When out, spend better

This is pretty simple, we would simply stick to a budget when we went out.  We would pick a more affordable (but still delicious) place.  We would only have 1 drink (or none, if we were feeling strong), and pick an affordable meal option.  This usually means no appetizer, but that’s ok!

Stay in and host

We throw epic parties! Always have, always will.  And we love hosting, so it was easy for us to keep this trend going.  One thing we did do however, is to host less, and spend less when we did.  I make insane amounts of food, so Derek had to limit me and veto some of my more expensive choices, but our parties were still epic.

Quit the drinks and snacks

This is probably where most of our money goes.  We love a good bottle of wine, or scotch, and probably make alcohol runs every week to stock up our cellar.  We had to cut on spending here, and make our runs less frequent.  We also limited the number of snacks we got and ate in a week.  Derek is a snack fiend, so this was harder for him!

Be a cheap date

We are firm believers in date nights.  After 8 years together, we want to keep the flame alive, so we try to do a date night every week.  Instead of going out, we would find cute date nights to have in.  Each week, the other person would plan, and it could be as simple as watching a movie, to cooking an elaborate meal with a fancy wine.  If we were feeling extra special, we would splurge on getting a dessert.  There are still tons of things you can do keep the romance alive, without spending a ton of money!

Stop buying

We had started doing this long before this trip.  We realized that we actually don’t need that many clothing options to look good and professional at our jobs.  Trends come and go, and the stores want you to buy more.  Instead, we bought classic pieces that would not go out of style, and didn’t spend on things.  Do we really need 4 pairs of jeans?  Probably not.

Buy with incentive

One of the things we discovered was buying through Ebates.  A lot of the sites you buy on, like Amazon, booking.com, Sephora, and more are on the site.  So when you buy from those sites, you actually get a percentage of your spending back.  And everyone loves to get money back!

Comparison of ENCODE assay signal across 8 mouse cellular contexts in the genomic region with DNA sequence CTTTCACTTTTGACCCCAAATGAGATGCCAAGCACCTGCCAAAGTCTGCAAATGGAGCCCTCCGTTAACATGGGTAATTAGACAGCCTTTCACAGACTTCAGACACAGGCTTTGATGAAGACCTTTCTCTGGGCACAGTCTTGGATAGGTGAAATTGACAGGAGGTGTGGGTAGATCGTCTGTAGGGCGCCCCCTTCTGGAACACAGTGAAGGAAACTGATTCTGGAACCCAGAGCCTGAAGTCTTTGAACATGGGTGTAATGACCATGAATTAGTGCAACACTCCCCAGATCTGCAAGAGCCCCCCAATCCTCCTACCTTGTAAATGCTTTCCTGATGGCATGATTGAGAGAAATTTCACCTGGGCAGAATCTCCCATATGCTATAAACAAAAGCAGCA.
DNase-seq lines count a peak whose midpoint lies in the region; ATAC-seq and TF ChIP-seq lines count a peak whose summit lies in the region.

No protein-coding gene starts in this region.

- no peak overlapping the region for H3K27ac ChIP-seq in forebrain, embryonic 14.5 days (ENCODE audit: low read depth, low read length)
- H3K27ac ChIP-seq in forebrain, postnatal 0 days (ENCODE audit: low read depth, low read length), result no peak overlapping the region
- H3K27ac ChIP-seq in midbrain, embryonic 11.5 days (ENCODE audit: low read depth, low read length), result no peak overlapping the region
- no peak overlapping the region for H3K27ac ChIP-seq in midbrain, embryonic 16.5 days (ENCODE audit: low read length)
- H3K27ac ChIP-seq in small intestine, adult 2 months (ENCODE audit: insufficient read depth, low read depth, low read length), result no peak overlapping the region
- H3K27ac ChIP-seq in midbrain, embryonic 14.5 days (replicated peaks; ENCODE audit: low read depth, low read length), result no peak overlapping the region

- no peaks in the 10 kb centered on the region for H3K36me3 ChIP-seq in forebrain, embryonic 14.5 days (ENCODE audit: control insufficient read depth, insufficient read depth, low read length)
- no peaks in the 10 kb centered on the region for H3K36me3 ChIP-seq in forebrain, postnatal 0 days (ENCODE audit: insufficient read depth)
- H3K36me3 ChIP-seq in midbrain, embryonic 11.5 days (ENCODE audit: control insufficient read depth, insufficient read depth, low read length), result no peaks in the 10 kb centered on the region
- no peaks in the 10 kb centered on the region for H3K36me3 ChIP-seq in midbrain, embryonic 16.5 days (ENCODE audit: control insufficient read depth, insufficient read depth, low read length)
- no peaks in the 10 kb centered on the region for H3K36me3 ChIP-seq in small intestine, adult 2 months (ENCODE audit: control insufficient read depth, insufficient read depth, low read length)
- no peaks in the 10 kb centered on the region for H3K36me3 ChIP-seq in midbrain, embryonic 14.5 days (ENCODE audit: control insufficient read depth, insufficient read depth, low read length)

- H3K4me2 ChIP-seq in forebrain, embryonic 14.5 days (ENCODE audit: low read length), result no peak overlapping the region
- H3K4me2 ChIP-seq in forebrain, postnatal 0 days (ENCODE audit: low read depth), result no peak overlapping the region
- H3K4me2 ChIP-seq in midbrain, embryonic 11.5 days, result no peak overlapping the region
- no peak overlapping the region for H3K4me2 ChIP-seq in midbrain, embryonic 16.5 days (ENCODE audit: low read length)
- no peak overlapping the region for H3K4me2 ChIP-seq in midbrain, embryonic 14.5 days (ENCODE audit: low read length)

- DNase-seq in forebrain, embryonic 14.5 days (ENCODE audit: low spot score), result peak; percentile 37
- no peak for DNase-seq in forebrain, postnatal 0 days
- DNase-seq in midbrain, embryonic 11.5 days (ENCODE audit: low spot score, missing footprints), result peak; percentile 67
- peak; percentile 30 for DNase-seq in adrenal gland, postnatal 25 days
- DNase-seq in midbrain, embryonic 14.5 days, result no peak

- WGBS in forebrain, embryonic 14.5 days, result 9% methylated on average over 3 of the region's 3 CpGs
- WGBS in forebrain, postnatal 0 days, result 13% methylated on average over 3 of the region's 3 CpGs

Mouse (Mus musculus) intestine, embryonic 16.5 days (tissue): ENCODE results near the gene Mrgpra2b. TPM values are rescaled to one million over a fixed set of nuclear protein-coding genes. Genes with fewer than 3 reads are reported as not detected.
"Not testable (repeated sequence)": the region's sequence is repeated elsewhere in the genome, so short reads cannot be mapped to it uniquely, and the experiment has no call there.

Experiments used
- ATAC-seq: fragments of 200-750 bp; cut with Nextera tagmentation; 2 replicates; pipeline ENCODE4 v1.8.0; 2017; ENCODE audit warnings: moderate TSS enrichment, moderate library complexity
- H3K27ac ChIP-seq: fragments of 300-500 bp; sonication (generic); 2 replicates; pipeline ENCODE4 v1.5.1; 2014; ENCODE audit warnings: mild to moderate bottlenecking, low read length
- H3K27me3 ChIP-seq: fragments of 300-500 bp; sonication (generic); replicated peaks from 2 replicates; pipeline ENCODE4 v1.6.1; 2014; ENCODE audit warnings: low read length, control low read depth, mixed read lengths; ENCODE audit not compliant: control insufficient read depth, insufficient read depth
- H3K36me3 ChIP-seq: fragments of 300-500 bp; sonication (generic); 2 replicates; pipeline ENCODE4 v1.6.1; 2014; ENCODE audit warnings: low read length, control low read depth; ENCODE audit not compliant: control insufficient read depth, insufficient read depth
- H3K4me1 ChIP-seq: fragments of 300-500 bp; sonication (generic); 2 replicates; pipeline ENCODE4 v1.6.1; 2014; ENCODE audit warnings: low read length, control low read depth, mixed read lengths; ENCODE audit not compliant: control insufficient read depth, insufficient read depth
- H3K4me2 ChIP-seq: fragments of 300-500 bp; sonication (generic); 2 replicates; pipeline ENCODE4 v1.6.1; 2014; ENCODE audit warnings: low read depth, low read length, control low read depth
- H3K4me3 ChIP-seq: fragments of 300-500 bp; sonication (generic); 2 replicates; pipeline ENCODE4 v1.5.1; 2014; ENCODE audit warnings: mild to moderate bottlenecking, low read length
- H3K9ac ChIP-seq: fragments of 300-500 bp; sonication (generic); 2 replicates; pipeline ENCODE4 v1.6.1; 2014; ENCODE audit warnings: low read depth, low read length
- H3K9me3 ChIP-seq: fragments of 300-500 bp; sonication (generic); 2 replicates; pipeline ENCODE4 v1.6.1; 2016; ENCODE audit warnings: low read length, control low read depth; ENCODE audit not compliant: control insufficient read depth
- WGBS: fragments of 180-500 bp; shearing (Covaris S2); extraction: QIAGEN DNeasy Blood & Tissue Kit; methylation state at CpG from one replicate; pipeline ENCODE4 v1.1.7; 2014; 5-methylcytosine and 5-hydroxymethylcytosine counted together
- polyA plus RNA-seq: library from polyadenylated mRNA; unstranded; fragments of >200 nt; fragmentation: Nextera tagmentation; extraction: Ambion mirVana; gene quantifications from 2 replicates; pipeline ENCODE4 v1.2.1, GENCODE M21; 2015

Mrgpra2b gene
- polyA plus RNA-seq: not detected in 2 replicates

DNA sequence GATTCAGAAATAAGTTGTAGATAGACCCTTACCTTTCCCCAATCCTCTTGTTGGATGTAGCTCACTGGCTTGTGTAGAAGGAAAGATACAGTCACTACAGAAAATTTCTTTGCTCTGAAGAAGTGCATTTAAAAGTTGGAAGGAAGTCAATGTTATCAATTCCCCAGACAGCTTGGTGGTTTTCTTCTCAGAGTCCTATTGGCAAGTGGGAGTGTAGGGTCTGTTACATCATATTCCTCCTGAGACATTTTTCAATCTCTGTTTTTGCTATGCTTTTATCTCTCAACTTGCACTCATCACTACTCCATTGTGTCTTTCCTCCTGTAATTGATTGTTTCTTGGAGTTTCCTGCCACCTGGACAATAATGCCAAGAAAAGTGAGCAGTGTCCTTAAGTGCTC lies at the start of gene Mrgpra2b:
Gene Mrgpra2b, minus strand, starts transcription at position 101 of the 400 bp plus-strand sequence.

Shop the sales & sign up for the newsletters

That’s pretty clear.  If we needed to buy things, especially for this trip, we would only shop during sales.  Mark-ups in retail are pretty crazy, sometimes as high as 60%.  Knowing this, it only makes sense to buy things when they are on sale.  Also, we signed up for the newsletters of all the stores we knew we needed things from for our trip.  Signing up gave us extra discounts that we used towards our purchases.  Another easy win!

Sell, sell, sell as much as you can

We had to clear out our place to move out, so what better opportunity than this to get rid of all those things we don’t need.  We have a rule that we stick to, and that’s if you haven’t used it in 1 year (sometimes even 6 months), then it’s time to get rid of it.  We give a lot to our local Salvation Army and to our friends, but if we had things that were gently or barely used, we sold them.  From clothes to kitchen appliances to furniture.  Whatever we could, we did sell!  We even sold our car, which helped us quite a bit.

Truth be told, we probably could have spent less and saved more, but we don’t like to limit ourselves to the point that being at home is no longer fun.  We kept our budget loose, but whenever we were going to spend money, we would ask ourselves if it was really worth it and if we really needed it.  And if the answer was no, we would just walk away!

During the trip